The Three Waves of Disruption
Case divides the history of the Internet into two waves of disruption. The first wave, 1985-2000, consisted of developing the Internet itself. Innovators took a niche concept and turned it into the ubiquitous technology we know today. The second, stretching from the late 1990s to the present, involved the creation of new Internet services: search engines, social media, and mobile apps.
Both waves revolutionized how we retrieve information, consume media, and communicate with each other. But both were narrow in scope — they focused on the Internet itself as an industry. The third wave will move away from the Internet as the focal point and instead use the web as a tool to improve more traditional industries.
The transportation and food delivery industries have already begun experiencing this. Companies like Uber, Lyft, Instacart, and GrubHub are taking full advantage of mobile technology to make people’s lives easier. And the Internet of Things, an industry that has been on the verge of booming for what seems like decades, may finally become a reality as this third wave takes hold.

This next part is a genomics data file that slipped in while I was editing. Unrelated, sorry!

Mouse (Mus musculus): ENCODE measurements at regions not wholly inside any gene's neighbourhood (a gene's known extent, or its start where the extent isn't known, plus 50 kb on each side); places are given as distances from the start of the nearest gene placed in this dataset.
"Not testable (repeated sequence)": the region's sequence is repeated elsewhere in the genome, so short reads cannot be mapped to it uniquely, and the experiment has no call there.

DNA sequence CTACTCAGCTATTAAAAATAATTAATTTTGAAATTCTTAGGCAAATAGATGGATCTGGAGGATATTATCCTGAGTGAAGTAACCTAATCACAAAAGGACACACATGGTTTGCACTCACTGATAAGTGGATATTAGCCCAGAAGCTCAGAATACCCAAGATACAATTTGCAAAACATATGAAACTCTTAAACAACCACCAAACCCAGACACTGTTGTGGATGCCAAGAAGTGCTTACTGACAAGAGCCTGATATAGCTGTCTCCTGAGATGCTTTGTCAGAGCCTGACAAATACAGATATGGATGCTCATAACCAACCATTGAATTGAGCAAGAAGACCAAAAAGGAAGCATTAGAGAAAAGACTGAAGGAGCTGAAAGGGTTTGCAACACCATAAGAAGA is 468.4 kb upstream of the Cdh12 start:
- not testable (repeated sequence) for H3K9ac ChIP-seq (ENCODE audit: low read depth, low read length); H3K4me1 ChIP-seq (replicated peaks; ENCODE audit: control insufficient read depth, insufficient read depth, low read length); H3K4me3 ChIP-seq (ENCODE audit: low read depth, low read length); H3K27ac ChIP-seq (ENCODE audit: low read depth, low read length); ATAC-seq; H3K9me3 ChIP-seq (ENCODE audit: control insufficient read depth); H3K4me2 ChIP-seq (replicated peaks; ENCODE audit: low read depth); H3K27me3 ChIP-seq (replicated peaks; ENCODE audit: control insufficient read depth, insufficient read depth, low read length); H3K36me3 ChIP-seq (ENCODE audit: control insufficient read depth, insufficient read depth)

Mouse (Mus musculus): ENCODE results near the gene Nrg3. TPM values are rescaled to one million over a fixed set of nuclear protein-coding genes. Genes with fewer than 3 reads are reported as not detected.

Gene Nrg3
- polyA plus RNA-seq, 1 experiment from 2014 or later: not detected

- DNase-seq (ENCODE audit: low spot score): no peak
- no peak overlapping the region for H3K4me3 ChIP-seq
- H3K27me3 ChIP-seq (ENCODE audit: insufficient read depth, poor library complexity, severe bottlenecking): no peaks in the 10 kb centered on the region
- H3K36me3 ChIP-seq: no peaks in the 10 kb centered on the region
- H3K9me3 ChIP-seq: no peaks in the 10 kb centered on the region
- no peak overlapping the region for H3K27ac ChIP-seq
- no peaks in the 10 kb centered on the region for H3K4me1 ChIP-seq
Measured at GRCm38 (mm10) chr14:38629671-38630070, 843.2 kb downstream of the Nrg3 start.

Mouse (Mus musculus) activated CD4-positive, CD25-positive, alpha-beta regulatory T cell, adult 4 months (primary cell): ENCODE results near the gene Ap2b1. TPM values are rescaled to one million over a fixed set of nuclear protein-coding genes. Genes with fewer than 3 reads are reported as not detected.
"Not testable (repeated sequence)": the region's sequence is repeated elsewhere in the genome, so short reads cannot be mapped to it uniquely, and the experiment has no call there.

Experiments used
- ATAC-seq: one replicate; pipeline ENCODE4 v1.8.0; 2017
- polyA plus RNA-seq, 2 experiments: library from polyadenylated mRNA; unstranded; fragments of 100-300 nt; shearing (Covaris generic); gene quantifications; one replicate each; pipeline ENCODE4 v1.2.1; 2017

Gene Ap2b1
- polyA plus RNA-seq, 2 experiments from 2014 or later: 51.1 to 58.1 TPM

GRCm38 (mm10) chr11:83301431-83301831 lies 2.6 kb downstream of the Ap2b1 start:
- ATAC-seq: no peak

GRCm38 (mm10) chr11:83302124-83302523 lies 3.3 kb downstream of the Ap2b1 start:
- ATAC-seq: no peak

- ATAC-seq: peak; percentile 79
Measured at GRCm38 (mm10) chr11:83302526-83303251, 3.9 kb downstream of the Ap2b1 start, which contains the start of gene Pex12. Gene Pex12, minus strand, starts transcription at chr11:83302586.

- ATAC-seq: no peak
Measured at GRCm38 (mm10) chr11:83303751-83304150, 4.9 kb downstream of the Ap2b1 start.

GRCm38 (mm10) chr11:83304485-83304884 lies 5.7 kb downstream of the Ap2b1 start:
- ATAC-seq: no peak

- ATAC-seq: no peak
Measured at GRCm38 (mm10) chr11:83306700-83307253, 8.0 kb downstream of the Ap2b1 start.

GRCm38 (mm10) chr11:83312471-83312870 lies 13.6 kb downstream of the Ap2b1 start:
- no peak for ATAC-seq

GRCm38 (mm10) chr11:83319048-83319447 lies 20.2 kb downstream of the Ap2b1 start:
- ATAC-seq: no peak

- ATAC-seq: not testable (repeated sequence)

Whereas the first two waves offered Internet-centric revolutions, this third wave promises a revolution beyond the web. It will affect the ways we interact with the rest of the world — and this is what makes it so exciting. Innovation, however, can only thrive in an environment that supports it, and without the right funding and the right partnerships, the third wave may never come ashore.